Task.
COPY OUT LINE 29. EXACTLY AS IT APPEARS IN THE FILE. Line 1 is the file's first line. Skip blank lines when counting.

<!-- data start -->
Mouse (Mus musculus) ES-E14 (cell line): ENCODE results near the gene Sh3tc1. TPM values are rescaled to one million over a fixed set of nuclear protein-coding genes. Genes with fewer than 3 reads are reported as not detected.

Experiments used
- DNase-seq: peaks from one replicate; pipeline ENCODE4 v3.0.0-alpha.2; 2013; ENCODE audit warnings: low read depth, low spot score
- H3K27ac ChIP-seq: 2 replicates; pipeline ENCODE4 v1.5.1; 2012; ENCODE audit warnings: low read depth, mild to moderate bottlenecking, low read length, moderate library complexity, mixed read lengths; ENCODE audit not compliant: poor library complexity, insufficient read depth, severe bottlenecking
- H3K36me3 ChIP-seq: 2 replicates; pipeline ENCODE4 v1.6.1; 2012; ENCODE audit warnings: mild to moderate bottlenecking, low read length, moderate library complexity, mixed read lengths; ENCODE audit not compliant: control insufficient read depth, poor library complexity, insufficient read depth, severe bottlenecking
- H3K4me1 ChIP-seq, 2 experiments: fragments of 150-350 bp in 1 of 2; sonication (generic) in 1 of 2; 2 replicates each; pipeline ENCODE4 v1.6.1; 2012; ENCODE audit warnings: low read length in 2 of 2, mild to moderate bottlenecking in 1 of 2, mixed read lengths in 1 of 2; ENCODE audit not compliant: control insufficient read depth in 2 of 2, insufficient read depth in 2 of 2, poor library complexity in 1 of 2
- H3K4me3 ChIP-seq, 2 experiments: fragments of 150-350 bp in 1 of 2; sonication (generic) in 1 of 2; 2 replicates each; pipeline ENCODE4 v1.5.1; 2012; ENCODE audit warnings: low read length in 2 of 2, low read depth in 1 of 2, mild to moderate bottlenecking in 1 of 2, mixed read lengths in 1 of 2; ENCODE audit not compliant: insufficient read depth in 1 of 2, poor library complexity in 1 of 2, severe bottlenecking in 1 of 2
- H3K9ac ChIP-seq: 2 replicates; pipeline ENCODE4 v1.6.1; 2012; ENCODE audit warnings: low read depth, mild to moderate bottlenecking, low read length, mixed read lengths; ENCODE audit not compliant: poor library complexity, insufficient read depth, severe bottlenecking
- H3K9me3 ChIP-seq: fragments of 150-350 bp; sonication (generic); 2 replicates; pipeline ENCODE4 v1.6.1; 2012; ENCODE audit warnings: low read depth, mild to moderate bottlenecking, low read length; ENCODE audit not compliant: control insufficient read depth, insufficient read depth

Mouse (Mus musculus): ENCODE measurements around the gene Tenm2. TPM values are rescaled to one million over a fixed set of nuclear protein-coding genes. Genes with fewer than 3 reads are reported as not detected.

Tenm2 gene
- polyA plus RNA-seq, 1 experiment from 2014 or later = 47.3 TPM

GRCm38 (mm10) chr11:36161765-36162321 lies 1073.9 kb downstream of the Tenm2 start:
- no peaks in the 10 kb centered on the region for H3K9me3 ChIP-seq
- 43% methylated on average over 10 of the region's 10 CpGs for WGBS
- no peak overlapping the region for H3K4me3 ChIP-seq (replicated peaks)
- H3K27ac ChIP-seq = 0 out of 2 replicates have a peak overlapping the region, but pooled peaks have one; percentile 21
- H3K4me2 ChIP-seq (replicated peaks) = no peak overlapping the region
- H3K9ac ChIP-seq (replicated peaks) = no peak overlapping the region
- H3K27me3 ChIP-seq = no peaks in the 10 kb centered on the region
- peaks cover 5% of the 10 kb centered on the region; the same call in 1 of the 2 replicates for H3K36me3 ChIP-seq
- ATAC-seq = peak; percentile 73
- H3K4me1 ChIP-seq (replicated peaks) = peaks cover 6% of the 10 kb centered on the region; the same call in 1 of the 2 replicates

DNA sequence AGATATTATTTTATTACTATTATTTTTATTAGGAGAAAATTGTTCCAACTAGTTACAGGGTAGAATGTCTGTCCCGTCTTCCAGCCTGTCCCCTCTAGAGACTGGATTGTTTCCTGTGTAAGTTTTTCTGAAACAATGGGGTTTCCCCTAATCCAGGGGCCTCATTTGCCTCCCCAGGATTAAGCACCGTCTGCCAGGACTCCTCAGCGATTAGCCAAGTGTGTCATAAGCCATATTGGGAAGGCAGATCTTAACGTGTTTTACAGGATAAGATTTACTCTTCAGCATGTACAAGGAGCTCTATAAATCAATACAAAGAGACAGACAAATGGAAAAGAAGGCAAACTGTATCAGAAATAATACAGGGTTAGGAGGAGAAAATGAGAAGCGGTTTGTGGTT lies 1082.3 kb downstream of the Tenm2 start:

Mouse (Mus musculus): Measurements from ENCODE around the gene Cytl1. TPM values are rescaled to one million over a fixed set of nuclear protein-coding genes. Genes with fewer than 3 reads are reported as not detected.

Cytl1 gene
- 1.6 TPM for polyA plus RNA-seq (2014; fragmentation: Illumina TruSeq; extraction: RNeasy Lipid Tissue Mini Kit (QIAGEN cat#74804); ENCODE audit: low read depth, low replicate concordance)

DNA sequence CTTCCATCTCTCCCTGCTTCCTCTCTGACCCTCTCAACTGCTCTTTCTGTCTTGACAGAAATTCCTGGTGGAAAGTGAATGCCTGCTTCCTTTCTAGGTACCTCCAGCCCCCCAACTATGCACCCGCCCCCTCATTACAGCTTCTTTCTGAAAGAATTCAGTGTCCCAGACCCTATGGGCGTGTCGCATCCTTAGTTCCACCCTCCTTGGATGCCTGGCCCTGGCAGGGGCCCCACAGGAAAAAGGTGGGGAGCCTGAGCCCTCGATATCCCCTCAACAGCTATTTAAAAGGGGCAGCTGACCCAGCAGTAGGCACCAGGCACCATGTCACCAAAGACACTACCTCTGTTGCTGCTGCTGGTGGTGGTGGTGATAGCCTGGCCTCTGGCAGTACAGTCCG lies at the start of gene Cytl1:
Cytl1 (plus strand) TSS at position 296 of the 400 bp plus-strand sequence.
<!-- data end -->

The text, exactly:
Cytl1 (plus strand) TSS at position 296 of the 400 bp plus-strand sequence.